Grilling Concerns Spark From Fire

By: Elizabeth Donatelli
By: Elizabeth Donatelli

October 4, 2005

Unfortunately, its a case we've seen before: a family improperly disposed of charcoal, which ignited a fire. They grilled just hours before the fire erupted, and the materials didn't seem combustible, however firefighters determined the coals to be the cause.

Grilling is a family staple of picnics, but has caused several fires in our area throughout the years. Local fire departments have several safety tips on disposing of charcoal and ash.

"I would wait a couple hours to make sure that the coals have cooled down, that you've got them out of the firebox or out of the charcoaled grill and wet them down before you dispose of them to make sure they are completely out," said Charlottesville Fire Marshall Steve Walton.

The safest place to store charcoal and ash is in a metal container.

"With a metal container you seal it up and cut-off the air supply and eventually it will go out," said Walton.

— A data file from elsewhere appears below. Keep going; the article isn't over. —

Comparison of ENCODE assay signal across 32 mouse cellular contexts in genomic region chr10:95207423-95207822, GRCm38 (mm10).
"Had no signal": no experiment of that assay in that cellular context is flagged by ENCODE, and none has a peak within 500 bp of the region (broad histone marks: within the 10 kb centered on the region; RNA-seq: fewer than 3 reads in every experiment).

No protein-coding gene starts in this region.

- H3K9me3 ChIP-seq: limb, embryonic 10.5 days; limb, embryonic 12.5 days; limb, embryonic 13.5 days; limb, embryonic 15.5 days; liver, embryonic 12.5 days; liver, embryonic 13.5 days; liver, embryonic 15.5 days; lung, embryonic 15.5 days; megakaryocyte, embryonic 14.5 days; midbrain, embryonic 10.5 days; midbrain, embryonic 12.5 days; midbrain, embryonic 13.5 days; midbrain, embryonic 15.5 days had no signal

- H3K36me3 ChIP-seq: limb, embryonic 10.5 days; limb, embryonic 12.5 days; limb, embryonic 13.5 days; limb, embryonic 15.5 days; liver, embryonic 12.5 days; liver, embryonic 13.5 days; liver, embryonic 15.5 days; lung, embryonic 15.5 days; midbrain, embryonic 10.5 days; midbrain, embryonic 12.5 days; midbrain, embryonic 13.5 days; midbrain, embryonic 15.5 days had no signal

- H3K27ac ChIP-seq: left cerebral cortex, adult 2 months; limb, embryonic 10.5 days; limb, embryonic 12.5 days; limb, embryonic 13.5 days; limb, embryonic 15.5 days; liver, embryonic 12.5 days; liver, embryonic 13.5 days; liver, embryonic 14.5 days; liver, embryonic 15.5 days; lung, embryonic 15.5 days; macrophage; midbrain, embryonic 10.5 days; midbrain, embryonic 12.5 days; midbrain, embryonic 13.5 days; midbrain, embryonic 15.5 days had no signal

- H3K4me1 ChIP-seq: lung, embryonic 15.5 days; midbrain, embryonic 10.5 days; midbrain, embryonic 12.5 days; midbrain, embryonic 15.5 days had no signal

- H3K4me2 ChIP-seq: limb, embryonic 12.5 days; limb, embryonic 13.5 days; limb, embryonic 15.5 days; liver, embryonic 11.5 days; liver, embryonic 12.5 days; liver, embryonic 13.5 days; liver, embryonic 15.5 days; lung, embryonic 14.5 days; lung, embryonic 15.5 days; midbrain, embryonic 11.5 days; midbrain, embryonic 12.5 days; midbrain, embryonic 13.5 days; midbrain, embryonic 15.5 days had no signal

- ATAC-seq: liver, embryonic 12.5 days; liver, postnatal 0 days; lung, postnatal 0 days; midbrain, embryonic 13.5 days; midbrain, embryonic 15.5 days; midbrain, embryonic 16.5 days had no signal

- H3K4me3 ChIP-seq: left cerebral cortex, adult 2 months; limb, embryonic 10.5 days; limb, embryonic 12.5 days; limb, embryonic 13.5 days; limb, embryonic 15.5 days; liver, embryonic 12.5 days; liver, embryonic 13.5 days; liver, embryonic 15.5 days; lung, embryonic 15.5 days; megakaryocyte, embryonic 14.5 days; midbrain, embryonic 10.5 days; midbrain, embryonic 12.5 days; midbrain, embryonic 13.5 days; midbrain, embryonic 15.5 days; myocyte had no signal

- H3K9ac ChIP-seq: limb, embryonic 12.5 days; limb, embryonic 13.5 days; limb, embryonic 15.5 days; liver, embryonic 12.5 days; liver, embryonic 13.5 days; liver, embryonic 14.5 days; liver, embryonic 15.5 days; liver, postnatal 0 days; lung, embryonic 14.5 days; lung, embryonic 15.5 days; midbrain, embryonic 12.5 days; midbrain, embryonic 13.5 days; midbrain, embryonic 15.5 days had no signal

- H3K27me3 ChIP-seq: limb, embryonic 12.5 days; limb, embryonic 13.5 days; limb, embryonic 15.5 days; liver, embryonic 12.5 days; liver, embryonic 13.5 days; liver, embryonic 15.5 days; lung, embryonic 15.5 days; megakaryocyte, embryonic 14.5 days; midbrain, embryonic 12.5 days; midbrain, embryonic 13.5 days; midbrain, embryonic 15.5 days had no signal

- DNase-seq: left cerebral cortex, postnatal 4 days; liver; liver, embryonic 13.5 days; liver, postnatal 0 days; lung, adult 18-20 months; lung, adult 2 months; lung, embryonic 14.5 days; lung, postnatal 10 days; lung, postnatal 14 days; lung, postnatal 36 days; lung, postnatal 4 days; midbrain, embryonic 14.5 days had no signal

Fire does not profile and can strike anyone anywhere.

"It could have been my apartment [or] one of the ones above me. It's really close to home," said a neighbor.

Which is why Charlottesville and Albemarle have fire codes. Open flame grills cannot sit on balconies and must be 10 feet from combustible structures in apartment buildings.

"There are exceptions to that and [those are] one or two family dwellings and also any building that may have an automatic sprinkler system that protects the balcony area," said Walton.

Restrictions on gas grills are even stricter--they can never be on balconies and must be 10 feet from any building structure--but like charcoal grills, houses and duplexes are exceptions and do not have any restrictions.

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